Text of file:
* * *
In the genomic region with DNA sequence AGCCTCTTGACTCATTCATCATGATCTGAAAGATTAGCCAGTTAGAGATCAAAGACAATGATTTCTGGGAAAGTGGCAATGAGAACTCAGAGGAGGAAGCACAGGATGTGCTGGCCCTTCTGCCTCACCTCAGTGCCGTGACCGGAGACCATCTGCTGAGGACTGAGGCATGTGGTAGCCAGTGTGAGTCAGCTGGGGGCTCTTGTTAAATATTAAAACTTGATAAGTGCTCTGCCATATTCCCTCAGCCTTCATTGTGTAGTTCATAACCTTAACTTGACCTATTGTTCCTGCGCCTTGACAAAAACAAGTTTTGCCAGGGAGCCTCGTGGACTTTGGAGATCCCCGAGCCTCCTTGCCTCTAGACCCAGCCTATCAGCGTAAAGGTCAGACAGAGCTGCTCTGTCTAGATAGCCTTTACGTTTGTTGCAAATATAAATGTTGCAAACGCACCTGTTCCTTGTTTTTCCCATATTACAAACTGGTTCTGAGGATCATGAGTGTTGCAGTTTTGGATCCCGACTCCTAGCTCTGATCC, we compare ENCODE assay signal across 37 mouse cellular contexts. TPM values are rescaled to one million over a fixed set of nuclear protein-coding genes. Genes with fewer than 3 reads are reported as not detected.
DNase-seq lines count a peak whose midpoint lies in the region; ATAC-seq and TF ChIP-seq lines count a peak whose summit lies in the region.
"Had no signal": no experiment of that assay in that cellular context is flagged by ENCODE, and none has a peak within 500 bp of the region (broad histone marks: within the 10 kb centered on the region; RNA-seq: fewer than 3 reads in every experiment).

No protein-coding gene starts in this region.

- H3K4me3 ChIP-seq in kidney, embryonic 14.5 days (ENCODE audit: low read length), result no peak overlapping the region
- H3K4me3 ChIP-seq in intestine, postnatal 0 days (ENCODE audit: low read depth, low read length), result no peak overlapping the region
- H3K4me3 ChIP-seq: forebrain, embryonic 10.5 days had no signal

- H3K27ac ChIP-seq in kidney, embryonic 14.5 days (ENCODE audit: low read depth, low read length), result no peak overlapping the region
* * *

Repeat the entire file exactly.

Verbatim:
In the genomic region with DNA sequence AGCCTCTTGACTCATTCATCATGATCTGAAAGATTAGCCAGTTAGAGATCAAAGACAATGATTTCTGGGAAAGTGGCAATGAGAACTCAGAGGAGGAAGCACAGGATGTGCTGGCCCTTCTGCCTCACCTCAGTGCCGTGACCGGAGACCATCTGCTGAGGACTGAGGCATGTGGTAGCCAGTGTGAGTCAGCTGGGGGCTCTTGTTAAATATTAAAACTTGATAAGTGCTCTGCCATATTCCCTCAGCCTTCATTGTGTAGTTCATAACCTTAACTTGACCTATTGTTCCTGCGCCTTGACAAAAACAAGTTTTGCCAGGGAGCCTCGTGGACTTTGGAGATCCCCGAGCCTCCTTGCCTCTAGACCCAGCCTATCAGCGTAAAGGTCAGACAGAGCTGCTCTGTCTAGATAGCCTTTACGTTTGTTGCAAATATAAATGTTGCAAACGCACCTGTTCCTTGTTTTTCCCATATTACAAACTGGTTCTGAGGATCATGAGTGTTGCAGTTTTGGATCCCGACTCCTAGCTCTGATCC, we compare ENCODE assay signal across 37 mouse cellular contexts. TPM values are rescaled to one million over a fixed set of nuclear protein-coding genes. Genes with fewer than 3 reads are reported as not detected.
DNase-seq lines count a peak whose midpoint lies in the region; ATAC-seq and TF ChIP-seq lines count a peak whose summit lies in the region.
"Had no signal": no experiment of that assay in that cellular context is flagged by ENCODE, and none has a peak within 500 bp of the region (broad histone marks: within the 10 kb centered on the region; RNA-seq: fewer than 3 reads in every experiment).

No protein-coding gene starts in this region.

- H3K4me3 ChIP-seq in kidney, embryonic 14.5 days (ENCODE audit: low read length), result no peak overlapping the region
- H3K4me3 ChIP-seq in intestine, postnatal 0 days (ENCODE audit: low read depth, low read length), result no peak overlapping the region
- H3K4me3 ChIP-seq: forebrain, embryonic 10.5 days had no signal

- H3K27ac ChIP-seq in kidney, embryonic 14.5 days (ENCODE audit: low read depth, low read length), result no peak overlapping the region